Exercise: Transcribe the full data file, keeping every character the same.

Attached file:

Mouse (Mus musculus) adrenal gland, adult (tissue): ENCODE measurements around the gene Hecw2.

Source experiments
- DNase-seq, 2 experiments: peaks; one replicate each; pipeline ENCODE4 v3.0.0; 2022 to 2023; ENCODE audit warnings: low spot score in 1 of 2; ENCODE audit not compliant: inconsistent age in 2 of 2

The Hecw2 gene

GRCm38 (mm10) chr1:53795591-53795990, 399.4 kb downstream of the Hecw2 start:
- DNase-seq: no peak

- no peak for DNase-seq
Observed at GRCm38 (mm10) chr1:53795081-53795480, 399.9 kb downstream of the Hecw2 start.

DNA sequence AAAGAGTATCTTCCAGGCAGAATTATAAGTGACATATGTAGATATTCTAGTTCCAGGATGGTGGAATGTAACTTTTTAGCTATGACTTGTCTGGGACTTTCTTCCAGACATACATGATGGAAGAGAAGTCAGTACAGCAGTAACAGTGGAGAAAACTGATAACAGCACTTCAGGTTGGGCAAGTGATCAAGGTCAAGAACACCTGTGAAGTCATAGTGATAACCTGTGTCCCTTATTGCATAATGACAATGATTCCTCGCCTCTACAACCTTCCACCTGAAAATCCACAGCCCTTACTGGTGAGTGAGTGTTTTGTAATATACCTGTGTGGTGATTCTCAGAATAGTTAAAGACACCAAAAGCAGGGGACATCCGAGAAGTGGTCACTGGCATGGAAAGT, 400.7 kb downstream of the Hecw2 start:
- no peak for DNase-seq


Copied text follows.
Mouse (Mus musculus) adrenal gland, adult (tissue): ENCODE measurements around the gene Hecw2.

Source experiments
- DNase-seq, 2 experiments: peaks; one replicate each; pipeline ENCODE4 v3.0.0; 2022 to 2023; ENCODE audit warnings: low spot score in 1 of 2; ENCODE audit not compliant: inconsistent age in 2 of 2

The Hecw2 gene

GRCm38 (mm10) chr1:53795591-53795990, 399.4 kb downstream of the Hecw2 start:
- DNase-seq: no peak

- no peak for DNase-seq
Observed at GRCm38 (mm10) chr1:53795081-53795480, 399.9 kb downstream of the Hecw2 start.

DNA sequence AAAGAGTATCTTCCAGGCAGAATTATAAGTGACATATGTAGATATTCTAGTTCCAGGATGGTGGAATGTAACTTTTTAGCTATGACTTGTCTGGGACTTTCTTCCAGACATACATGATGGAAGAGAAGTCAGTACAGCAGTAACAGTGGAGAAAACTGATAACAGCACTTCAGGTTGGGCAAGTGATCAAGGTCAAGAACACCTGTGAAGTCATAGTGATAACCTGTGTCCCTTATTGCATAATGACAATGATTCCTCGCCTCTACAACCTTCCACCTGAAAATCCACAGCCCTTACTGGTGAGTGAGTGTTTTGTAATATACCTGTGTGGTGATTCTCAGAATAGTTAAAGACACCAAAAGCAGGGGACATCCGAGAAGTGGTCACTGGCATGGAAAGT, 400.7 kb downstream of the Hecw2 start:
- no peak for DNase-seq